ICBC: Road safety speakers talking to Island teens to prevent crashes this grad season
May 17, 2023
Novice drivers in B.C.'s graduated licensing program are 1.5 times more likely to crash than experienced drivers.* That's why two road safety speakers are travelling throughout Vancouver Island to share their personal stories and connect with high school students to help them make safer driving choices ahead of graduation season.
On Vancouver Island, 930 people are injured or killed in crashes involving teen drivers each year.**
ICBC road safety speaker, Kevin Brooks, shares his story of how one decision at 21 years old changed his life. After a night of partying, Kevin drove impaired with his best friend as a passenger. He lost control of the vehicle and crashed. Kevin was paralyzed from the crash and his friend was killed. Kevin bravely shares the consequences he's faced since the crash to show young people the very real life and traumatic consequences that can occur from making a bad decision.
Steve Serbic, Fire Chief of Esquimalt Fire Rescue Services, is also touring the region and sharing his experience as first responder at crash scenes.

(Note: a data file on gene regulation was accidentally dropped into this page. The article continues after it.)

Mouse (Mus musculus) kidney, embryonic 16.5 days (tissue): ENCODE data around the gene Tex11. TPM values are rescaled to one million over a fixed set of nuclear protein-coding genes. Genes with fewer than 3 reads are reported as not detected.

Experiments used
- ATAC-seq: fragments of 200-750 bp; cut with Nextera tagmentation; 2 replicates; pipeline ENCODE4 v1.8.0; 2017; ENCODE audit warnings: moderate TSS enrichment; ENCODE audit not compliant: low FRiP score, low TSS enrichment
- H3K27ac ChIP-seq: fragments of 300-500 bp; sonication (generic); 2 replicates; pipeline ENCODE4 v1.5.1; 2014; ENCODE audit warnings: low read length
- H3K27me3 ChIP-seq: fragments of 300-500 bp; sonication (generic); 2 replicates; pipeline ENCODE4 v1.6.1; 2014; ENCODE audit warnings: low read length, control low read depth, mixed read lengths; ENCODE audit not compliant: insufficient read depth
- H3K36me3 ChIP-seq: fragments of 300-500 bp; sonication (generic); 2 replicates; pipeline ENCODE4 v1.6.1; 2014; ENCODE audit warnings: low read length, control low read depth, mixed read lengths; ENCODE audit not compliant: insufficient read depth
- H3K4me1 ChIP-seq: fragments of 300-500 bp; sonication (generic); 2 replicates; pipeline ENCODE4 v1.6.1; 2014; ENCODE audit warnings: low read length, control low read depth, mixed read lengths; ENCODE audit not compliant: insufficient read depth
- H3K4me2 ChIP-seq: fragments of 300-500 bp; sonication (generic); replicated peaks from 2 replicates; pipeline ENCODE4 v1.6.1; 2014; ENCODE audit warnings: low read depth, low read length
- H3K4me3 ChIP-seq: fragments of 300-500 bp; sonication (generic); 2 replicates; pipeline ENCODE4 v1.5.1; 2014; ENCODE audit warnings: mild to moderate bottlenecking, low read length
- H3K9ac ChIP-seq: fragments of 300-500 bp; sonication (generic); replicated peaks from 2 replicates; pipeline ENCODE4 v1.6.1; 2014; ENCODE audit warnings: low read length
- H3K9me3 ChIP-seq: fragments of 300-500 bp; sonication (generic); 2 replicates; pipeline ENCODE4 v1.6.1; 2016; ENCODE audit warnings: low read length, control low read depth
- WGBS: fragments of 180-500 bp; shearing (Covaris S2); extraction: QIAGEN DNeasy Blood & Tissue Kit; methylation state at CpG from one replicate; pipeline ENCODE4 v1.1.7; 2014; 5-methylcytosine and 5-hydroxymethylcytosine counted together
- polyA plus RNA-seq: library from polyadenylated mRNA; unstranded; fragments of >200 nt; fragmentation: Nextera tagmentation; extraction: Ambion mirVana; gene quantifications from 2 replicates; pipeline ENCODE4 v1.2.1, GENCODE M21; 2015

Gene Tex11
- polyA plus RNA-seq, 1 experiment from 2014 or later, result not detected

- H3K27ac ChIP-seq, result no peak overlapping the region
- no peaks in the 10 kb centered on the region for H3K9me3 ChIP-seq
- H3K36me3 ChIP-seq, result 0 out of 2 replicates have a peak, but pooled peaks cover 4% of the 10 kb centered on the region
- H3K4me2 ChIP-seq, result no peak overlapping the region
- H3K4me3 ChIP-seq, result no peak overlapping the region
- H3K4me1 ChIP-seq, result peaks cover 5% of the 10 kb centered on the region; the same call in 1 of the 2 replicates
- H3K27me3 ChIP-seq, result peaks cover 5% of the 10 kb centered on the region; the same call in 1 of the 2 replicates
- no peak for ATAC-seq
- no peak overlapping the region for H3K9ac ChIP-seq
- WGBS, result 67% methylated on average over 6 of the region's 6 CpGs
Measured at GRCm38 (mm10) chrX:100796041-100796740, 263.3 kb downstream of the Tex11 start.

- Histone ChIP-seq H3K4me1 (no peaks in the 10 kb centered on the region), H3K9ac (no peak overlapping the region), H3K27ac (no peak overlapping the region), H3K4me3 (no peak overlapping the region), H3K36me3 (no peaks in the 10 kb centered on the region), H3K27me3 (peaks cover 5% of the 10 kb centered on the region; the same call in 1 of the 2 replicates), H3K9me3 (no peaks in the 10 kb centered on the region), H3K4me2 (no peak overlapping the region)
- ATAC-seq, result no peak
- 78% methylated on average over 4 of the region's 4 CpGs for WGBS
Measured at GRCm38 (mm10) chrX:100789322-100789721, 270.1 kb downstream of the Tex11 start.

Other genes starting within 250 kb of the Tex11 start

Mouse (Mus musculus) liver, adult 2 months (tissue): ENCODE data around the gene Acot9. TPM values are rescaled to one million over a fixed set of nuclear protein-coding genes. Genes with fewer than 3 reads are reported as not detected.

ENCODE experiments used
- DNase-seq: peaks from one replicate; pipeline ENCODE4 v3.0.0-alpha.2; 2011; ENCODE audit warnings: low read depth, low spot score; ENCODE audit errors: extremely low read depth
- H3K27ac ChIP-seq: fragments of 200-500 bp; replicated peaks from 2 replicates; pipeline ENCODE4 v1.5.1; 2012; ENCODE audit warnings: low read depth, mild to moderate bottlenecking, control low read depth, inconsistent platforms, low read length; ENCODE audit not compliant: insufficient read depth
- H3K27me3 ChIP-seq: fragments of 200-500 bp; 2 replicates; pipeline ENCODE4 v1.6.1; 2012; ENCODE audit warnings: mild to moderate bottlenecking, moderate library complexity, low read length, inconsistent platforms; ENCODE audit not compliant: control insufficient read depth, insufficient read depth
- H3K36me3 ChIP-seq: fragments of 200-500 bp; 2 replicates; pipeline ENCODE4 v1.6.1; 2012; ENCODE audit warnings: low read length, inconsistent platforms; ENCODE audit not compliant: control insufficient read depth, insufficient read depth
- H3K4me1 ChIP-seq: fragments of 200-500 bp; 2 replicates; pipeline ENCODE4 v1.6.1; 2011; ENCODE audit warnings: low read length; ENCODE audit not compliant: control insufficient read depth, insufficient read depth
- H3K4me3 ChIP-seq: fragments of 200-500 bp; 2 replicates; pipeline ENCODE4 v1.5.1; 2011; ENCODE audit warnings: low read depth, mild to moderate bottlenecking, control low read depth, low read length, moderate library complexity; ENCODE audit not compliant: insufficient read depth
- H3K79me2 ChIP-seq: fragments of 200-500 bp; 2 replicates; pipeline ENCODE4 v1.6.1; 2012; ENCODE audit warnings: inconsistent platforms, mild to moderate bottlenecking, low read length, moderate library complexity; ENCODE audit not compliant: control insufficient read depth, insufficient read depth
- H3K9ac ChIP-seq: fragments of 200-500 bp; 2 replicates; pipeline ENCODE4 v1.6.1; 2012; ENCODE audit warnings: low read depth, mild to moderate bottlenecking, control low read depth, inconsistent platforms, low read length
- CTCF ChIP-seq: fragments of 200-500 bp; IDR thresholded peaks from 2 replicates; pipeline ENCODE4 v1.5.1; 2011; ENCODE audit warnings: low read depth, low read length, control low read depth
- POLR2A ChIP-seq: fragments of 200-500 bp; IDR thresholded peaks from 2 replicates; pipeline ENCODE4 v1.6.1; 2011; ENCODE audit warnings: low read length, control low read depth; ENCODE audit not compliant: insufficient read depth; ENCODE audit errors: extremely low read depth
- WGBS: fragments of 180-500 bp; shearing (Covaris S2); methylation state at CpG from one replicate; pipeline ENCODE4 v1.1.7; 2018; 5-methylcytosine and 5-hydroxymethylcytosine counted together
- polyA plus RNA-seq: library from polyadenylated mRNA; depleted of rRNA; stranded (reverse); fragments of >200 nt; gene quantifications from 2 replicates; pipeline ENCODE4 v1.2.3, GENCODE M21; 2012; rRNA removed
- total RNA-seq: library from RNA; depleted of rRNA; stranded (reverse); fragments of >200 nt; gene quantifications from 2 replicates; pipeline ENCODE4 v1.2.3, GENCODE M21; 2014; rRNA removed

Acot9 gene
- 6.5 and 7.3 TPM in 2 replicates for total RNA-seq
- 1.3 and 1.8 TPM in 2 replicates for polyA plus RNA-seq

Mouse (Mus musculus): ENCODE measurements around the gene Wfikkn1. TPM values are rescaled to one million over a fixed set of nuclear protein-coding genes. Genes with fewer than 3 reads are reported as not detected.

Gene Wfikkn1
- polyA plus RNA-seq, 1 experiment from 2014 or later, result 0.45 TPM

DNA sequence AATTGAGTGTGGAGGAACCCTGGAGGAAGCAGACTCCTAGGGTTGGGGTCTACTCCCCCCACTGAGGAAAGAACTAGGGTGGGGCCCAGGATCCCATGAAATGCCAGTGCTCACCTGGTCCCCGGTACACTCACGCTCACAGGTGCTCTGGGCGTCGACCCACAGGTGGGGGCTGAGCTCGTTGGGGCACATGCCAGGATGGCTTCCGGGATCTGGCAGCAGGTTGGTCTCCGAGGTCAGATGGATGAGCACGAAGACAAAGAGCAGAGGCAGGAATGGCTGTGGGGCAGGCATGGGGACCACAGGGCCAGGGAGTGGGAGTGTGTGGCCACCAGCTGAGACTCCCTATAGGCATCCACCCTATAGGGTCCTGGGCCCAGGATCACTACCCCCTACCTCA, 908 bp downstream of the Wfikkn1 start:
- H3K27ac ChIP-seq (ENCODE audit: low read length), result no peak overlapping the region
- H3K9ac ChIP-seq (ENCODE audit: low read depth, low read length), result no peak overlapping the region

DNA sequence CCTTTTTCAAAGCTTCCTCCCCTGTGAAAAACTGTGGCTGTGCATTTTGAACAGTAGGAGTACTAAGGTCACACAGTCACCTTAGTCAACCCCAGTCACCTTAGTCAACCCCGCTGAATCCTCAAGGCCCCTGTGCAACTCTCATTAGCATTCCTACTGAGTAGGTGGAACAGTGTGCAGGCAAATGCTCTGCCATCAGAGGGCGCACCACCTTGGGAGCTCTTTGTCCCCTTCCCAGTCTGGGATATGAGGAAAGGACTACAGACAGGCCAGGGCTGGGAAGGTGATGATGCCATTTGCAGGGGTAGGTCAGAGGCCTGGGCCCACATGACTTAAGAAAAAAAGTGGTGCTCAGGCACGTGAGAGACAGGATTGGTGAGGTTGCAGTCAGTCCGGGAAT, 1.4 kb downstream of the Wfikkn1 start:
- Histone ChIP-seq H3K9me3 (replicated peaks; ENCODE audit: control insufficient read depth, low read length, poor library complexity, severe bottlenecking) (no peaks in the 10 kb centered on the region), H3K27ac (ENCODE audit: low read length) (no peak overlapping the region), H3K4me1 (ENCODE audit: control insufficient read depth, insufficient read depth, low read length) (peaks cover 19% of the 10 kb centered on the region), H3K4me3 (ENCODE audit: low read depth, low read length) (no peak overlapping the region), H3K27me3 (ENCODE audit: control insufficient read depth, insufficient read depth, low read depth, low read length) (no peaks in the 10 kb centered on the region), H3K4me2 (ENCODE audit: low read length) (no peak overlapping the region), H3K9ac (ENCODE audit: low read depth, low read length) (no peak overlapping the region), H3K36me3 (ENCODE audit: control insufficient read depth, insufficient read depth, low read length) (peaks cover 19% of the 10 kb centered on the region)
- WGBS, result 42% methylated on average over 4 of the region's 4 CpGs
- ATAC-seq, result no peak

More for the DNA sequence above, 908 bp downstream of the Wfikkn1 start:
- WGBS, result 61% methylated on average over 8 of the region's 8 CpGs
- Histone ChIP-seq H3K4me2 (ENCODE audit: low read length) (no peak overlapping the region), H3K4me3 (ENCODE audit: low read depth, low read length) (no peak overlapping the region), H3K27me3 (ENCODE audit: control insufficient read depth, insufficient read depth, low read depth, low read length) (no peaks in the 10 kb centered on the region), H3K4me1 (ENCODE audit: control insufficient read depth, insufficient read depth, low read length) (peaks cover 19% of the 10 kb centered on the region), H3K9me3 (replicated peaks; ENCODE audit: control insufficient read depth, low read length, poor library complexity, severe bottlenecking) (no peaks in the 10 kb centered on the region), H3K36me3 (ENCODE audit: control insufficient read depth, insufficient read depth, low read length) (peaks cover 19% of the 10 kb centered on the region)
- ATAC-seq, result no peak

“These presentations open up conversations with teens about situations they may face and support them in making smart choices for their future," said Shabnem Afzal, ICBC's director of road safety. “Car crashes have a devastating impact on our communities. Our road safety speaker tour is one way we're working to help youth develop strong decision-making skills, prevent crashes and save lives."
Media are invited to these upcoming speaker presentations on Vancouver Island:
May 17 at 1:30 p.m., Oak Bay High School, Victoria, with Kevin Brooks
May 23 at 9 a.m., Lake Cowichan Secondary, with Kevin Brooks
May 31 at 1:55 p.m., Lambrick Parkland Secondary, Victoria, with Steve Serbic
Please contact ICBC road safety coordinator, Colleen Woodger at 250-213-6070 to confirm events 24 hours prior to attending, as dates and times are subject to change. Please check in at the school upon arrival.
Last year, ICBC launched a free driving simulation app, Street Sense, to help new drivers recognize and avoid hazards while driving in a safe, online environment.
The top contributing factors for youth in fatal crashes are speeding (36%), distracted driving (23%) and impaired driving (20%).
Young male drivers are involved in crashes almost three times more often than young female drivers, particularly when speed or impairment is involved.
19% of drivers speeding in crashes resulting in injury or death were 16 to 21 years old. Yet these young drivers make up only 6% of all licensed B.C. drivers.
*Experienced drivers defined as anyone over the age of 25 with at least 5 years of driving experience. Based on 2019 ICBC crash data.
**Police-reported data based on the five-year average from 2017 to 2021. Teen defined as age 16 to 19.